How John Paul II’s great encyclical is being erased from history


Catholic Herald, 22 August 2019

At the heart of the controversy over the dismantling of the John Paul II Institute in Rome is the effective sacking of two leading moral theologians, Mgr Livio Melina and Fr José Noriega, who held the chairs of fundamental and special moral theology respectively.

Indeed, it’s worse than just sacking them, which is very hard to do when they are tenured professors. Rather the “re-founded” JPII Institute eliminated the chairs of moral theology altogether. Mgr Melina and Fr Noriega were pushed out by Archbishop Vicenzo Paglia, grand chancellor of the new institute, by eliminating the chairs in moral theology, which were at the heart of the original institute. Indeed, Mgr Melina was president of the original institute for more than 10 years while holding the chair in fundamental moral theology.

Why is there no room for moral theology at the “new” JPII Institute when it was at the heart of the “old”?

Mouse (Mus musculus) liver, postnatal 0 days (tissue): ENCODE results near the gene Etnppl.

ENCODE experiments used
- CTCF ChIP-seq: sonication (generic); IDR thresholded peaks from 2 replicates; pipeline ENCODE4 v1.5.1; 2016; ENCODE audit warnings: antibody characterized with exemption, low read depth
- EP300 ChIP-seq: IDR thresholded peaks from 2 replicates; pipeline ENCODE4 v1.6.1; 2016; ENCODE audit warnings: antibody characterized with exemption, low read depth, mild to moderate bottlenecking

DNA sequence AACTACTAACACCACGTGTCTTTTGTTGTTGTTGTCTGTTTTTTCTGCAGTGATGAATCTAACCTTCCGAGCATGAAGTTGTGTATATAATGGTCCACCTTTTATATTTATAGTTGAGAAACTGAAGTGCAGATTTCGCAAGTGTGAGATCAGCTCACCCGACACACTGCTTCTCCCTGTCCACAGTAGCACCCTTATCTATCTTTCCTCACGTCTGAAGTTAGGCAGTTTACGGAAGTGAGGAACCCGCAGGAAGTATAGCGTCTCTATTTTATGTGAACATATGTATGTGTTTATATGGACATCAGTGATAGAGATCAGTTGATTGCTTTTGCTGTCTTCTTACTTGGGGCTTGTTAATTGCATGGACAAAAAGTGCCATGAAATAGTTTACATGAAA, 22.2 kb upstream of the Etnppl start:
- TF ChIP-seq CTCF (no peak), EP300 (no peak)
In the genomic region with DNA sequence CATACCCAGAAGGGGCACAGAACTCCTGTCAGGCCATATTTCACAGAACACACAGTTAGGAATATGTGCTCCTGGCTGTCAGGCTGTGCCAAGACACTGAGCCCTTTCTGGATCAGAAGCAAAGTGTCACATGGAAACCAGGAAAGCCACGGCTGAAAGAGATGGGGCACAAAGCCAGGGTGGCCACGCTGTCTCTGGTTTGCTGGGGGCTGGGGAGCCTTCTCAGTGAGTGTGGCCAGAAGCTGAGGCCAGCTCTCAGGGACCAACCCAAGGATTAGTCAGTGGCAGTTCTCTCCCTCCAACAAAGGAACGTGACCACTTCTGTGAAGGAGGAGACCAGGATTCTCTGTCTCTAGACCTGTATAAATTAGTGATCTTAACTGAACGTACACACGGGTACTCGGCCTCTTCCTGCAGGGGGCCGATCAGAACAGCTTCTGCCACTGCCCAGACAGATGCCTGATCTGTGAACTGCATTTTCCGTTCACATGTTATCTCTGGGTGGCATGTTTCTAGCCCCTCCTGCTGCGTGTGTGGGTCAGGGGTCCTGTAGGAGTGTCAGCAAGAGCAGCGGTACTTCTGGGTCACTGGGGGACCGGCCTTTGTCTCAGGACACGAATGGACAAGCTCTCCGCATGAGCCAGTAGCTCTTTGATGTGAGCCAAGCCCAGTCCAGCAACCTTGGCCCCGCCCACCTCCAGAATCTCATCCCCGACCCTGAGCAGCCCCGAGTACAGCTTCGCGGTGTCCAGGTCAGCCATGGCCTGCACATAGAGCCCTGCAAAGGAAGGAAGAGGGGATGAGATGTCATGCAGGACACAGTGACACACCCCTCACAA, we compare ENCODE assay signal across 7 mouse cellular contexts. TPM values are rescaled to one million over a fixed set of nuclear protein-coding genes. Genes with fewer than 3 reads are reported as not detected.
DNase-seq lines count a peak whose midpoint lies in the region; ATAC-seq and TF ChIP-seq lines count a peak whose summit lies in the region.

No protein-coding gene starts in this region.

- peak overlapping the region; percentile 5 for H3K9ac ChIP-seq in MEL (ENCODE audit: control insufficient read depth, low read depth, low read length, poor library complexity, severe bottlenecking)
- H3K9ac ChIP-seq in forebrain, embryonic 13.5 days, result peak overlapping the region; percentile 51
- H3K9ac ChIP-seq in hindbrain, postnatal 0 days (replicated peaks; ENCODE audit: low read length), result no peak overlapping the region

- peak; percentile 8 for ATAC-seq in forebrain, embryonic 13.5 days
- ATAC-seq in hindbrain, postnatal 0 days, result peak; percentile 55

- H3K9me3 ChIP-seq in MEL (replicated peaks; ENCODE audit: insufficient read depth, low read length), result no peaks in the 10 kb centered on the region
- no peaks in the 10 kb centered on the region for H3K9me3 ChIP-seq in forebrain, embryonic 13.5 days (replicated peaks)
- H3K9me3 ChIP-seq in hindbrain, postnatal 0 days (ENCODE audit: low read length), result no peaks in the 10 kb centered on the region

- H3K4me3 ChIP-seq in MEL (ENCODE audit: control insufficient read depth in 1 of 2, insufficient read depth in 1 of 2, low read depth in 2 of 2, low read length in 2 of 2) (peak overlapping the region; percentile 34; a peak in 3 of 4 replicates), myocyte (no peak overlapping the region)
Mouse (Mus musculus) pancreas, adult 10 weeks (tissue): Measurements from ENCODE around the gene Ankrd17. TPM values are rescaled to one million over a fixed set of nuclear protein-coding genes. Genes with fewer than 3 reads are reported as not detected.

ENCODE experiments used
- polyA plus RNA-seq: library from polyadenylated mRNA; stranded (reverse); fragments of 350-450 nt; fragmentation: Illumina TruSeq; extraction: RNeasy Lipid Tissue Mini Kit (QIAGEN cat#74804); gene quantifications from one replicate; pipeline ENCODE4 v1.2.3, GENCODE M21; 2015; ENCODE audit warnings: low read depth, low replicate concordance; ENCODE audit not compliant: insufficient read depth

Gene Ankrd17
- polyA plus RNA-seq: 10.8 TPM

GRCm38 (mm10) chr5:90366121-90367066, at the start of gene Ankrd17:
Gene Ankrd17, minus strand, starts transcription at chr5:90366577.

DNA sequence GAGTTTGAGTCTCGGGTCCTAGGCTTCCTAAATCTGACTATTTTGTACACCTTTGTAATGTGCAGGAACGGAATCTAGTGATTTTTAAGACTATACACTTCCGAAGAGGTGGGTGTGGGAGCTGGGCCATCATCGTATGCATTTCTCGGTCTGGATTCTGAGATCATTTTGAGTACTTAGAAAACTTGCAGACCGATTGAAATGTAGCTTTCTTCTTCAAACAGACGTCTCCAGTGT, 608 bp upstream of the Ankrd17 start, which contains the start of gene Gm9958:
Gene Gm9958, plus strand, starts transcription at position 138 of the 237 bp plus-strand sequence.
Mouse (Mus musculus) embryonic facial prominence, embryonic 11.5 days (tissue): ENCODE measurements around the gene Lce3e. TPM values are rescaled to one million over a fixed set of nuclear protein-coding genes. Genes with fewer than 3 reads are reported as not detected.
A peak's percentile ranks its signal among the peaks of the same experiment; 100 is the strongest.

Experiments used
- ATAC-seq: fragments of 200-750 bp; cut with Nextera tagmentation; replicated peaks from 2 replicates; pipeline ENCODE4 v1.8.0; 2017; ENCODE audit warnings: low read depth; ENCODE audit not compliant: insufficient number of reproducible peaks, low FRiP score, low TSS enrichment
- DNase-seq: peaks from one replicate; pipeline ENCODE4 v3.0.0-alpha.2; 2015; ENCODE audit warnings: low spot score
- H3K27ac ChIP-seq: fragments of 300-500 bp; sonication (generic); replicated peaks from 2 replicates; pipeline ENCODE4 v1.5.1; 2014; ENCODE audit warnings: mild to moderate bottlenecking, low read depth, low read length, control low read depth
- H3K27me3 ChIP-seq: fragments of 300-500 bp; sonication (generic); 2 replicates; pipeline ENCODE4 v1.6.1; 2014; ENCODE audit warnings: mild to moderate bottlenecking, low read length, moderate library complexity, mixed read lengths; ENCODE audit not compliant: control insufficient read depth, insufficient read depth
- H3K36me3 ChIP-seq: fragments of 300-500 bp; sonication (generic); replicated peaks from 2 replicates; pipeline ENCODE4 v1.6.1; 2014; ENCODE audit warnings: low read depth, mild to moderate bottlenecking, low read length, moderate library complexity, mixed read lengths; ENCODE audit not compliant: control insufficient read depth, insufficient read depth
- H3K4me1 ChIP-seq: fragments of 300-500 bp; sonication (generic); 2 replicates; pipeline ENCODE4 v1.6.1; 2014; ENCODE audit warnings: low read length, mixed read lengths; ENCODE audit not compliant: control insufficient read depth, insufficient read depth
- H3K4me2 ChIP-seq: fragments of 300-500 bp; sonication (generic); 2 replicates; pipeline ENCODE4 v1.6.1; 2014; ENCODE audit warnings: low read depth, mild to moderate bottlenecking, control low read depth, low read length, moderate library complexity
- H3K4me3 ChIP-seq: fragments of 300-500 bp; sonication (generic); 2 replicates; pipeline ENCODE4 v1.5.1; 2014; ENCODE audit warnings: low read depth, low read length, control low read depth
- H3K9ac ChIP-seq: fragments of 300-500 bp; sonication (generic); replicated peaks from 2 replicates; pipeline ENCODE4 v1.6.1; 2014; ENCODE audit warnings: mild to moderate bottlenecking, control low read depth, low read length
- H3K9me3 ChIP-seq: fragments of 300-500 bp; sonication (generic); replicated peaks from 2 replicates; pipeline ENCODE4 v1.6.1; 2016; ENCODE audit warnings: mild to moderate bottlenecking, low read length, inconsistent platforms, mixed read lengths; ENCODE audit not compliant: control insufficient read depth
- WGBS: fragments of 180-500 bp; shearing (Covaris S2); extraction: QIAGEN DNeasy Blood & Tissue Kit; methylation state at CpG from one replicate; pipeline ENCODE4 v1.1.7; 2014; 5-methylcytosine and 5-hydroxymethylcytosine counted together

Here we arrive, as is often the case under Pope Francis, at the role of Veritatis Splendor (VS), St John Paul II’s 1993 encyclical on moral theology. It was an unusual encyclical in that it was not written to address a particular moral question, but rather to treat the entire approach of the Church to moral theology.

A critical teaching of VS was that there were some acts that were intrinsically evil, always and everywhere, and which could never be morally justified. Sexual sins are not the only such sins, but given the aftermath of the sexual revolution and the widespread dissent from Humanae Vitae, they got the most attention when VS was published.

It remains true that culpability for such intrinsically evil acts can vary. A person can commit such an act and not be morally culpable due to lack of knowledge or lack of freedom, but the act itself remains evil. VS rejected moral theories which suggested that in some circumstances the act itself could become morally good.

The publication of Amoris Laetitia (AL) in 2016 appeared to advance just such theories. It was deliberately ambiguous on the point of whether, in some restricted circumstances, couples in objectively adulterous unions – one party was validly married to someone else – could engage in conjugal relations as a morally good act. VS was sympathetic to the situation of such couples in terms of assigning moral culpability, but was crystal clear on the immorality of such conjugal acts. So VS was an enormous obstacle for certain interpretations of AL.

What then to do about it? We have seen four steps.

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